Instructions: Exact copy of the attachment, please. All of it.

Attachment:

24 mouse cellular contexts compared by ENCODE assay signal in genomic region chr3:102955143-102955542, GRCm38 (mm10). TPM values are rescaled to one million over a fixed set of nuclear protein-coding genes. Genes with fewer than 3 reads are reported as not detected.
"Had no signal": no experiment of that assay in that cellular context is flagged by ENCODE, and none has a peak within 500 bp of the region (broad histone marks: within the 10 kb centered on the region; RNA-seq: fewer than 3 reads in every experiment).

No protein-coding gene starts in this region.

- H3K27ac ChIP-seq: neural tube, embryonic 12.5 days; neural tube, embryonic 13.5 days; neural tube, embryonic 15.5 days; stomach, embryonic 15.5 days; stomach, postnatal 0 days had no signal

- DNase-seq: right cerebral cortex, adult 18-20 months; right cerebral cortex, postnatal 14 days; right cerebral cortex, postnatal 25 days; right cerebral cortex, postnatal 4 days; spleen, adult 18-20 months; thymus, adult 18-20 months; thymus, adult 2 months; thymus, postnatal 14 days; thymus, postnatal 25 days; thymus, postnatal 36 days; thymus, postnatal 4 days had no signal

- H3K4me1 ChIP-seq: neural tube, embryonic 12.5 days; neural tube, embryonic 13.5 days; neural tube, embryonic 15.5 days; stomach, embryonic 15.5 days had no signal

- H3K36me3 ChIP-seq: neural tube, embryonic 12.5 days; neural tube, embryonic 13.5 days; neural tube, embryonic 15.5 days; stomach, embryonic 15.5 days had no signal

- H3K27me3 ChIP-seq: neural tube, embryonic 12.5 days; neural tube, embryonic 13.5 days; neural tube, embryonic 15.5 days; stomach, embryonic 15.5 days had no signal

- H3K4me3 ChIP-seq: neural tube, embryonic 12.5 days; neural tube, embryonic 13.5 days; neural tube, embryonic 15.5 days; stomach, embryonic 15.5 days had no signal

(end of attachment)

24 mouse cellular contexts compared by ENCODE assay signal in genomic region chr3:102955143-102955542, GRCm38 (mm10). TPM values are rescaled to one million over a fixed set of nuclear protein-coding genes. Genes with fewer than 3 reads are reported as not detected.
"Had no signal": no experiment of that assay in that cellular context is flagged by ENCODE, and none has a peak within 500 bp of the region (broad histone marks: within the 10 kb centered on the region; RNA-seq: fewer than 3 reads in every experiment).

No protein-coding gene starts in this region.

- H3K27ac ChIP-seq: neural tube, embryonic 12.5 days; neural tube, embryonic 13.5 days; neural tube, embryonic 15.5 days; stomach, embryonic 15.5 days; stomach, postnatal 0 days had no signal

- DNase-seq: right cerebral cortex, adult 18-20 months; right cerebral cortex, postnatal 14 days; right cerebral cortex, postnatal 25 days; right cerebral cortex, postnatal 4 days; spleen, adult 18-20 months; thymus, adult 18-20 months; thymus, adult 2 months; thymus, postnatal 14 days; thymus, postnatal 25 days; thymus, postnatal 36 days; thymus, postnatal 4 days had no signal

- H3K4me1 ChIP-seq: neural tube, embryonic 12.5 days; neural tube, embryonic 13.5 days; neural tube, embryonic 15.5 days; stomach, embryonic 15.5 days had no signal

- H3K36me3 ChIP-seq: neural tube, embryonic 12.5 days; neural tube, embryonic 13.5 days; neural tube, embryonic 15.5 days; stomach, embryonic 15.5 days had no signal

- H3K27me3 ChIP-seq: neural tube, embryonic 12.5 days; neural tube, embryonic 13.5 days; neural tube, embryonic 15.5 days; stomach, embryonic 15.5 days had no signal

- H3K4me3 ChIP-seq: neural tube, embryonic 12.5 days; neural tube, embryonic 13.5 days; neural tube, embryonic 15.5 days; stomach, embryonic 15.5 days had no signal